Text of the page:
Despite the evolution of ebooks and e-readers, as well as other changes within the book publishing industry, a “traditional” bookstore presence should still be a goal for authors who want this. Why? Well, with this brick-and-mortar presence, authors are able to reach readers that are passionate about books. Think about it–people have to leave behind the comforts of their own home to visit a physical bookstore. Most likely, they are there to purchase a book. If your book is on the shelf, yours may just have a chance of going home with them.
But … how can self-publishing authors work toward getting their books into bookstores like Barnes & Noble and local independent bookstores? Is it a matter of luck? Can we make the cut? What does that even mean?! Well, the good news is that even if you’re not necessarily on a lucky streak, it’s still possible to place your book on the shelves of bookstores. You must, however, have a solid plan in place to do so. You must, for example:
- … make sure your book is fully returnable. If your book cannot be returned, you are requiring the bookstore to assume a great deal of risk—and many of them simply won’t be interested for that very reason. If they stock 10 copies of your book and only 4 sell over the course of a year and they cannot return the extra copies to you, they lose money. If the books are returnable, though, the store can simply send the books back that don’t sell for you to find better and more successful placements. Think of this return-ability as a type of “insurance” for your book … and as a necessary component of setting up a healthy long-term relationship with the bookstores which will sell not just this one book, but all of your books, present and future.
- … offer a sufficient trade discount. What’s a sufficient discount? Typically, I recommend discounting your books around 50-55% (or higher) for brick-and-mortar booksellers. Of course this does cut significantly into your profits per book, but a higher retail margin gives the bookstore more incentive to stock your book on their shelves … and sell more books in total. No incentive? No sales.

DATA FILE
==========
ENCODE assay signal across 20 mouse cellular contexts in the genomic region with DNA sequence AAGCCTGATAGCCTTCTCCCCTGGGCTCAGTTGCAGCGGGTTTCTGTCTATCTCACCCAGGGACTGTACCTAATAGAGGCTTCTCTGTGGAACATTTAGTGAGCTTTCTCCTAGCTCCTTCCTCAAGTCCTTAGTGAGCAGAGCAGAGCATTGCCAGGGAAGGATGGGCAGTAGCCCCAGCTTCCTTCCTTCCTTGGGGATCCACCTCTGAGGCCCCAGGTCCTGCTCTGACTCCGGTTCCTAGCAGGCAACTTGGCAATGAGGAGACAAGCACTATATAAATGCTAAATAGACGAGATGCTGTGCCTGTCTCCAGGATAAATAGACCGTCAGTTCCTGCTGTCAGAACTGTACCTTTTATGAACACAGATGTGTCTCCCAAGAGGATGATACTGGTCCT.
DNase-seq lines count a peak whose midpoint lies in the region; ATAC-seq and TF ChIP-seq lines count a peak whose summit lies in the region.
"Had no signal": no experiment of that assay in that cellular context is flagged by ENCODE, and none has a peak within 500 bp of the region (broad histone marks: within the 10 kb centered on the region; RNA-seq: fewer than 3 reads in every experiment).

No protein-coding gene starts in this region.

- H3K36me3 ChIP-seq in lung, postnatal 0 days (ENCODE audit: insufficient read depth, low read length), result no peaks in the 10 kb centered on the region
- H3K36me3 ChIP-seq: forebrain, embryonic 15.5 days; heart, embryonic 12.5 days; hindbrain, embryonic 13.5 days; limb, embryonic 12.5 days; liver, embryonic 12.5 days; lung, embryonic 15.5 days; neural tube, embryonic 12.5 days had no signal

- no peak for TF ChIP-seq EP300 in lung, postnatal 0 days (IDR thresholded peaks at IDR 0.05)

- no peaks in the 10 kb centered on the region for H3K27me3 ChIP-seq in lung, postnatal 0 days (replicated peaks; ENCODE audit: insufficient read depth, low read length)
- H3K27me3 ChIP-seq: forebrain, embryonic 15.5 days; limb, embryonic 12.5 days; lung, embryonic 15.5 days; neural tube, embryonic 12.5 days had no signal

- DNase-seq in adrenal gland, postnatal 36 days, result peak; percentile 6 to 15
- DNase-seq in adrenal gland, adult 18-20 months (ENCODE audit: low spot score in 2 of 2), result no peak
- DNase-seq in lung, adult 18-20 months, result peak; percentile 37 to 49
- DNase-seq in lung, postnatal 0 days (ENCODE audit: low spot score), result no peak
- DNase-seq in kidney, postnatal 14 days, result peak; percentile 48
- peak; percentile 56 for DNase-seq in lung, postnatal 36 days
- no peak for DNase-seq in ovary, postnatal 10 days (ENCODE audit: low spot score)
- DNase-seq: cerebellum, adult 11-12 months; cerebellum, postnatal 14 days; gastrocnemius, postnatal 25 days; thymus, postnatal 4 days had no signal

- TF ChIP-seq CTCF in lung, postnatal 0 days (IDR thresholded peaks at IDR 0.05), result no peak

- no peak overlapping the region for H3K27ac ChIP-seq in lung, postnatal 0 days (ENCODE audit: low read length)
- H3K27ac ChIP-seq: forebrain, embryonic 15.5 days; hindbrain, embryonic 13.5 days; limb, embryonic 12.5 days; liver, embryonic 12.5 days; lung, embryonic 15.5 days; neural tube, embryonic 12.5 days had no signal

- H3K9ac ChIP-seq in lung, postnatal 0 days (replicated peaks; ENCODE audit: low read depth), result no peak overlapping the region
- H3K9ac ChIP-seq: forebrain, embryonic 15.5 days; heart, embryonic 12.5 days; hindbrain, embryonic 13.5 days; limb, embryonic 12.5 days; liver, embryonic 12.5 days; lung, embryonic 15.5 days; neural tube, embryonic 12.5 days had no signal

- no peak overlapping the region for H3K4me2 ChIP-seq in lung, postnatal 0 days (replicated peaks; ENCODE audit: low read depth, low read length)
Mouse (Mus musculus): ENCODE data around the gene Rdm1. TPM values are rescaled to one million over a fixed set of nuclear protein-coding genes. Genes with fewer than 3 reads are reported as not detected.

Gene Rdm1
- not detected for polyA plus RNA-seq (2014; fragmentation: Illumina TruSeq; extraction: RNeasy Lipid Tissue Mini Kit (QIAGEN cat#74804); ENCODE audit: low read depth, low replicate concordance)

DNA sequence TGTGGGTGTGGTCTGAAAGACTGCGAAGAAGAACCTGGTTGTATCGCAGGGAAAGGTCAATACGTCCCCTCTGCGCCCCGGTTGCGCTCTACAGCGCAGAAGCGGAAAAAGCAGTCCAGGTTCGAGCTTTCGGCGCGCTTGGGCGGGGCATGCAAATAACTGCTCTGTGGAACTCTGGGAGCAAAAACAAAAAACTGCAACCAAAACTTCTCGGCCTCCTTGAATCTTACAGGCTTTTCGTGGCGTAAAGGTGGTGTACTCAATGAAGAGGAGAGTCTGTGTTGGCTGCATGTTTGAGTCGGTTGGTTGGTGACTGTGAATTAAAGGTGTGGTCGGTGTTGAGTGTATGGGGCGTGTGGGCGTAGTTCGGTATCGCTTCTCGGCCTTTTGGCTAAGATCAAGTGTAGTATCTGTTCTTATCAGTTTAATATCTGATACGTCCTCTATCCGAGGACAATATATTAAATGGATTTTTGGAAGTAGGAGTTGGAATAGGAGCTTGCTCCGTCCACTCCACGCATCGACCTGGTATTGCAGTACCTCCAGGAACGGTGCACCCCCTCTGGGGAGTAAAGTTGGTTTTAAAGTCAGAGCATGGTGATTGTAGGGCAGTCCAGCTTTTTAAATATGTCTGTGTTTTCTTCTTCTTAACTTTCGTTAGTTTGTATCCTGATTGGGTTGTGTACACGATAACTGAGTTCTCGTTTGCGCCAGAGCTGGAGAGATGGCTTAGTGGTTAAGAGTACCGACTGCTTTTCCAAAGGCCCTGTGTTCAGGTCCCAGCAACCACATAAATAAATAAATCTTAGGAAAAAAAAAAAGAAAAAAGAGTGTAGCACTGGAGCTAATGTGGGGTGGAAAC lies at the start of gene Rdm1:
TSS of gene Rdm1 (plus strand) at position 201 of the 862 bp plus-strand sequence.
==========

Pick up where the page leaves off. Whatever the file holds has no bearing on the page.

- … prove that your book is desirable, and has legs. This is probably the most difficult—though not insurmountable—part of brick-and-mortar sales, as authors often have a biased view of their books. The best indicator of a desirable book isn’t opinion … it’s exponential sales figures! If the amount of books you sell doubles, triples, or quadruples month-after-month, that is something that can work in your favor. If you aren’t a professional marketer, you may want to seek the services of a book marketing consultant. Make sure they are able to help you draft a marketing plan and go forth on planning your publicity.
After you’ve done all of the above, you must put together a proposal to submit to bookstore contacts. But we’ll tackle that in a separate blog post, since it’s a whole other animal unto itself. Stick around next week for my musings on how best to reach out to reach out to the stores, once you have published your book and are on the path towards wrapping up your publicity campaign!
You are not alone. ♣︎
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